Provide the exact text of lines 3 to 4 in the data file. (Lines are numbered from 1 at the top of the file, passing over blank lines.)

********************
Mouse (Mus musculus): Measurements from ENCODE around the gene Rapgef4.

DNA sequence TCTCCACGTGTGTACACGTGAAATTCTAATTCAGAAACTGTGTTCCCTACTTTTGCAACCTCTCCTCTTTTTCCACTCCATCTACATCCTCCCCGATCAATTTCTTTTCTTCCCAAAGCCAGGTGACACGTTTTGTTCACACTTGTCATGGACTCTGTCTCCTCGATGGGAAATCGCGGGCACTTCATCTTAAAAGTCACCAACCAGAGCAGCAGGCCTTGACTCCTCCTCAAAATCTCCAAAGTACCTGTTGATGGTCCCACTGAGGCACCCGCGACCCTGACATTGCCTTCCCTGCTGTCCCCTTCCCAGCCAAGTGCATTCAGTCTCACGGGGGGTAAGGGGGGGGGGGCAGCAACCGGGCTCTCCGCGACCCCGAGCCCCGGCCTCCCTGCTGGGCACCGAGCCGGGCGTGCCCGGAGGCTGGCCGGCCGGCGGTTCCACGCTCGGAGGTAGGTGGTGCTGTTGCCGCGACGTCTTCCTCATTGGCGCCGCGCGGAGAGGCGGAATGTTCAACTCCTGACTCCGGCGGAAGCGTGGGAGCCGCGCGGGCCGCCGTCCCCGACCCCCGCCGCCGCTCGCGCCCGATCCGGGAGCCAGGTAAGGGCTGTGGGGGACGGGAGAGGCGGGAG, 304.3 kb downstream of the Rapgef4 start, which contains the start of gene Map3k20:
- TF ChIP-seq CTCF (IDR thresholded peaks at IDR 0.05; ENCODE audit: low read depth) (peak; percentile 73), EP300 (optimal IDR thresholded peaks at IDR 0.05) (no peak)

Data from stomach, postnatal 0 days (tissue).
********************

- TF ChIP-seq CTCF (IDR thresholded peaks at IDR 0.05; ENCODE audit: low read depth) (peak; percentile 73), EP300 (optimal IDR thresholded peaks at IDR 0.05) (no peak)

Data from stomach, postnatal 0 days (tissue).